Pancreatitis (inflammation of the pancreas): With the onset of this complication, the upper abdomen becomes sore. But the pain is usually mild. One in 20 people is infected with the mumps virus.
Note: If a pregnant woman develops this disease in the first 12 to 16 weeks of pregnancy, the risk of miscarriage is slightly higher.
Rare side effects of mumps include:
Encephalitis (inflammation of the brain): Swelling of the brain can cause nerve problems and, in some cases, be fatal. This condition, which is caused by a virus, is rare and affects only one in 6,000 people.
Hearing loss: This is the rarest complication of mumps and affects only one in 15,000 people.
Some of the factors mentioned in this section are very rare. But if you have any doubts about your patient’s condition, be sure to see a doctor.
Prevention with mumps vaccine or MMR:
The vaccine is the best way to prevent it. These vaccines can be given alone or as part of an MMR vaccine. In addition to preventing the disease, the MMR vaccine can also protect against rubella and measles. The vaccine is given again after babies are one year old and again to protect the body before they go to school. The MMR vaccine is likely to be given to anyone born after 1991.
The mumps vaccine is routinely given to children in 82 countries around the world. Hence, in many of these countries, mumps-related encephalitis and deafness have almost disappeared. The MMR vaccine can be given to an adult at any age. Your doctor may also recommend that you get vaccinated before traveling to certain areas abroad. Here are some of these countries:
- Some parts of Africa
- Southeast Asia
Other reasons why your doctor may recommend the MMR vaccine in adulthood include:
- Work in health centers such as hospitals or medical centers
- Work or participate in a place where young people are present. Like a university
- Work at school and any place where children are present
If you have cancer or another disease that weakens the immune system, be sure to consult your doctor before using the MMR vaccine. This vaccine is not recommended for people who have the following conditions:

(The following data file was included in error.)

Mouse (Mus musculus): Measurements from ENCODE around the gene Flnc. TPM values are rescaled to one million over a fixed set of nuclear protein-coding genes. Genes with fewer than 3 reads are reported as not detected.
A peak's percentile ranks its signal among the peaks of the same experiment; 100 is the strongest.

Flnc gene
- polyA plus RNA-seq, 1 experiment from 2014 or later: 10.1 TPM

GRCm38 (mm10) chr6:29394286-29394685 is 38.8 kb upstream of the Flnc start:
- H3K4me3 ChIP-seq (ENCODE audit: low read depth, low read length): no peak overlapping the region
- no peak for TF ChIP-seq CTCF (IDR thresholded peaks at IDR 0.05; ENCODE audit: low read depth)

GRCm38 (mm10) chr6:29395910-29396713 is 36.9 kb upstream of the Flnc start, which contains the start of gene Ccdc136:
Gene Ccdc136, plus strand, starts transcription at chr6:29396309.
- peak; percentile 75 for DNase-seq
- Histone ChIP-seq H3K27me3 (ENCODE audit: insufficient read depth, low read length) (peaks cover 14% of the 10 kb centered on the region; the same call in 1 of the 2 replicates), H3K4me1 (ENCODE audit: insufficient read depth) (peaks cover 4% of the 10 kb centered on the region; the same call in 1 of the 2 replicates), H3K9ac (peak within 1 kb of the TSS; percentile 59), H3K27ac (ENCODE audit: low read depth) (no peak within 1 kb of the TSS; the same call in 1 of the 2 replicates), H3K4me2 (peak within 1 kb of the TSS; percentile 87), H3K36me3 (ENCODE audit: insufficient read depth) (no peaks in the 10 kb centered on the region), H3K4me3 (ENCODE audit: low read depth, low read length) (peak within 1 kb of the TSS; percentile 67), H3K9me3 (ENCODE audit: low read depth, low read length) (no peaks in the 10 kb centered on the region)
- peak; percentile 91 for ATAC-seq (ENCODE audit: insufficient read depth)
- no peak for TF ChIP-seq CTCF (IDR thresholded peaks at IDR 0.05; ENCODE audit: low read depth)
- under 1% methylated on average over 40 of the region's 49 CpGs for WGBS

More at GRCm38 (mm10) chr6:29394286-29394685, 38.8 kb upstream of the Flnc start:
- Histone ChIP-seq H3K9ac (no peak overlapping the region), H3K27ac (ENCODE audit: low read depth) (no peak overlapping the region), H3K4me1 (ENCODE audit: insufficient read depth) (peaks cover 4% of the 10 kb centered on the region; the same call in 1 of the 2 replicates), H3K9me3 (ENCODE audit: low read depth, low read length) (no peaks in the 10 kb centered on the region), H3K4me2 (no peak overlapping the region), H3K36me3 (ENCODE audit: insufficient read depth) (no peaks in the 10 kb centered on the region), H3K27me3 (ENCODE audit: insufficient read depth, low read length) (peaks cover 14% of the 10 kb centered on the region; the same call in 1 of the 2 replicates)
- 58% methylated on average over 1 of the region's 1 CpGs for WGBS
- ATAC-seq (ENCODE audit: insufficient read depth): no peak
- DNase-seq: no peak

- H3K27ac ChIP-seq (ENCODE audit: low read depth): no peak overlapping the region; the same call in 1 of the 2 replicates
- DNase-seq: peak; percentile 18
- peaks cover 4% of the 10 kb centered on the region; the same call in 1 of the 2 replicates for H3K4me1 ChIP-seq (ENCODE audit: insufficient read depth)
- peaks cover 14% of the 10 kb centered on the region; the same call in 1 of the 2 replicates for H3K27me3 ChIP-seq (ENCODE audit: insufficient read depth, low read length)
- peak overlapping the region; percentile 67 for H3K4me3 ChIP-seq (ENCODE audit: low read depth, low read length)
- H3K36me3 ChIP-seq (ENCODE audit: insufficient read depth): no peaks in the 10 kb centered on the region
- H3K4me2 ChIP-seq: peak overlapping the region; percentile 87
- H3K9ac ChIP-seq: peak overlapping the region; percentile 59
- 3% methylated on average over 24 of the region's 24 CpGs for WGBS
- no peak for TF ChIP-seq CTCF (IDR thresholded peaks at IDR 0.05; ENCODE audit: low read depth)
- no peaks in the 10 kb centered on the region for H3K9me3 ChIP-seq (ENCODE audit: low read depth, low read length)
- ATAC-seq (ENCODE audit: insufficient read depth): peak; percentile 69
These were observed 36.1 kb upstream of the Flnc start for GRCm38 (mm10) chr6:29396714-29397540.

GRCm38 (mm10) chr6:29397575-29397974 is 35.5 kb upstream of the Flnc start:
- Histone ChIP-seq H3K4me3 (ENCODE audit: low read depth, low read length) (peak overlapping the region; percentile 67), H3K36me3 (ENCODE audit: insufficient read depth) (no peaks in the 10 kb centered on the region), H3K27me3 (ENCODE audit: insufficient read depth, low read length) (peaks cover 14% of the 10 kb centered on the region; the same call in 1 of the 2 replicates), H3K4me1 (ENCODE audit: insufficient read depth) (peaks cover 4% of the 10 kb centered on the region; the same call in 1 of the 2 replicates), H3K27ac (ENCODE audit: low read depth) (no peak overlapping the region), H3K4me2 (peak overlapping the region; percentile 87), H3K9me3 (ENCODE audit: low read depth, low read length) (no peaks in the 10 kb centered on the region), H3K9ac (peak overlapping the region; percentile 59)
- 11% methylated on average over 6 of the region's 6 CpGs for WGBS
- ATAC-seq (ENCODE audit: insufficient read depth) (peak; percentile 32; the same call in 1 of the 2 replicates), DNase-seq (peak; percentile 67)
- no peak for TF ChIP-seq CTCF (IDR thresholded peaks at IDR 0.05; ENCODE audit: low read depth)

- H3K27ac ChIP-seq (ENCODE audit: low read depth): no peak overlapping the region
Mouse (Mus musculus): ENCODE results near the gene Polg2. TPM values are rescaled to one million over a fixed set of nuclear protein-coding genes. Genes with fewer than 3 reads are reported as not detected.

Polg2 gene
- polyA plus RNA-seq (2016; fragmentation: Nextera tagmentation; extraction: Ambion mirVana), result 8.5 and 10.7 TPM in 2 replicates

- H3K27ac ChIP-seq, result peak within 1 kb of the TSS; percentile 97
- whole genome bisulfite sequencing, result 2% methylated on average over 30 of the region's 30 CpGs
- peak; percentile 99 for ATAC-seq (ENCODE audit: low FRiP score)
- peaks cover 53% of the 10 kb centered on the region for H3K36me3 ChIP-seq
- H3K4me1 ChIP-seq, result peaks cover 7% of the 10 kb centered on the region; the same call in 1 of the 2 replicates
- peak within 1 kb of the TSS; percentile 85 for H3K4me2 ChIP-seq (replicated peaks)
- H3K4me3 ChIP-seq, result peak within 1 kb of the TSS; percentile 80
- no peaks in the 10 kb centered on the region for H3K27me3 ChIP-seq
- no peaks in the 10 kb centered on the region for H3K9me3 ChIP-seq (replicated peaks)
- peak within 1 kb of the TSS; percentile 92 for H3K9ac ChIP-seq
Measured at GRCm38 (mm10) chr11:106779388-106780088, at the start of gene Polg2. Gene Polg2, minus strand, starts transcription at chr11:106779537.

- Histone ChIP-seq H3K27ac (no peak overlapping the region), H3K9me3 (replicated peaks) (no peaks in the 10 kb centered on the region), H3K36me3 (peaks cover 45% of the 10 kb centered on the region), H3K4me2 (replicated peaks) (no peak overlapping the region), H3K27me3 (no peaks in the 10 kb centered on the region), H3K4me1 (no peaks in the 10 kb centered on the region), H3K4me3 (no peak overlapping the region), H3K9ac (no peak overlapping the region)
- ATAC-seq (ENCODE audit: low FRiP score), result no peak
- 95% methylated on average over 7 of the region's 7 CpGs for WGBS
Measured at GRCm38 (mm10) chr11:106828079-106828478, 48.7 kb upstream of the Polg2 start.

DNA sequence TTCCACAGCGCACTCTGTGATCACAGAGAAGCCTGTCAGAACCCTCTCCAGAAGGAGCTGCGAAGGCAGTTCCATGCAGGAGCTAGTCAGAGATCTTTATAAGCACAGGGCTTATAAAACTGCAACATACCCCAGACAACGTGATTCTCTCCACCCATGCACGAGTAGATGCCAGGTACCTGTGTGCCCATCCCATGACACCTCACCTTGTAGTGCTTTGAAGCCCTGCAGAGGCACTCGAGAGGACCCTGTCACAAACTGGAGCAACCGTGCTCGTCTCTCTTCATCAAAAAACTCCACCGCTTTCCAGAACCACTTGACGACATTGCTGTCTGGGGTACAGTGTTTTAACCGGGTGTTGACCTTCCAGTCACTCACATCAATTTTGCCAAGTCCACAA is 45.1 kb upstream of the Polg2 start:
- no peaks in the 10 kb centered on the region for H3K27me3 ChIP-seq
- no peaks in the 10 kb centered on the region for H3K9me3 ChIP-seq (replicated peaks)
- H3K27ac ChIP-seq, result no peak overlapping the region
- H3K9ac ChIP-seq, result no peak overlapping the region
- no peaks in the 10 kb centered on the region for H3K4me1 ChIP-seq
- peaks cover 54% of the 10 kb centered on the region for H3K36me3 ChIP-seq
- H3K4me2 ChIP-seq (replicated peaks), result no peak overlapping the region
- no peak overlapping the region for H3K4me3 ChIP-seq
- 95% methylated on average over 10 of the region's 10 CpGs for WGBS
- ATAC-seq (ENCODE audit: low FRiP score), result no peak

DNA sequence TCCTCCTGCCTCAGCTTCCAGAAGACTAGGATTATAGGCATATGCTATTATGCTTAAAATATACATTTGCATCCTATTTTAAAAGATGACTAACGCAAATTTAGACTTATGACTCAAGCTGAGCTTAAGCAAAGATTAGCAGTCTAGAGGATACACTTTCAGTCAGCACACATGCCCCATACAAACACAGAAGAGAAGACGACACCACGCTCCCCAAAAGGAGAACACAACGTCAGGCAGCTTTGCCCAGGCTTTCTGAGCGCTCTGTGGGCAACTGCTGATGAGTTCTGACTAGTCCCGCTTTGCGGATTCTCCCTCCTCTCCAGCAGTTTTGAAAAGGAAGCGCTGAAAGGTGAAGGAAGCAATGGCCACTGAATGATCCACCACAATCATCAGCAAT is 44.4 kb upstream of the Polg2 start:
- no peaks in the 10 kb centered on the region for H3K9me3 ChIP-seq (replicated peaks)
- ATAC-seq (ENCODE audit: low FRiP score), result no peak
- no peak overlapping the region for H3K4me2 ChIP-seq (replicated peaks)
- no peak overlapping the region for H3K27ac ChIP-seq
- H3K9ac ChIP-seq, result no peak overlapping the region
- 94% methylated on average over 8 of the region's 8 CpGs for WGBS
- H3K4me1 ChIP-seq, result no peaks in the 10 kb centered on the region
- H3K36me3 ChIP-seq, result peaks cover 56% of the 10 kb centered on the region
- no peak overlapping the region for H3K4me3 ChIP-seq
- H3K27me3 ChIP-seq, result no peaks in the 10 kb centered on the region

- Severe weakness of the immune system
- Allergic reaction to neomycin (a type of antibiotic) or gelatin
- Pregnancy or trying for it
What exactly does the MMR vaccine do:
As mentioned, the MMR vaccine protects against three major diseases: measles, mumps, and rubella. All three of these diseases can have serious health consequences and can even lead to death in rare cases. It is essential to know that these diseases were prevalent before the vaccine was made and released. The following are the symptoms of measles and rubella:
Symptoms of measles:
- Red seeds
- runny nose
- White spots in the mouth
Measles can lead to pneumonia, ear infections, and brain damage.
Symptoms of rubella:
- Red seeds
- Mild to moderate fever
- Redness and inflammation of the eyes
- Inflammation of the lymph nodes in the back of the neck
- Osteoarthritis (usually in women)
Keep in mind that rubella can cause severe complications for pregnant women, such as miscarriage or congenital disabilities.
Who should get the MMR vaccine?
- According to the US Centers for Disease Control and Prevention (CDC), the recommended age for receiving the MMR vaccine is as follows:
- Children 12 to 15 months for the first dose
- Children 4 to 6 years for the second dose
- Adults 18 years of age and older should receive one dose of this vaccine. Unless previously vaccinated or infected with all three diseases.
Who should not get the MMR vaccine?
Here is a list of people who should not get the MMR vaccine, which we will introduce below:
- Severe or life-threatening allergic reaction to neomycin or another component of the vaccine
- Severe reaction to the previous dose of MMR or MMRV
- Cancer or any disease that weakens a person’s immune system
- Having HIV or other diseases that disrupt the immune system
- Taking drugs that affect the immune system, such as steroids
Also, the vaccine should not be given if you have the following conditions:
- The disease is moderate to severe at the time of vaccination.
Be sure to talk to your doctor if you or your child are unsure about receiving the MMR vaccine.
Side effects of MMR vaccine:
Most people who receive the MMR vaccine do not experience any side effects. But a small percentage of people may experience pimples, fever, seizures, and joint pain. A severe allergic reaction can be another side effect of getting the vaccine, which can cause symptoms such as hives, inflammation, and shortness of breath. But this complication is less than one in a million, so do not worry.
Be sure to tell your doctor if you get any side effects after the vaccine.
Prevent mumps outbreak:
Many precautions can be taken to prevent the spread of infection. In the following, we will introduce these cases:
- Wash your hands regularly with soap and water
- Do not go to work or school for five days after the onset of symptoms.
- When sneezing or coughing, cover your nose and mouth with a tissue.
Keep in mind that the MMR vaccine has mostly prevented the spread of mumps.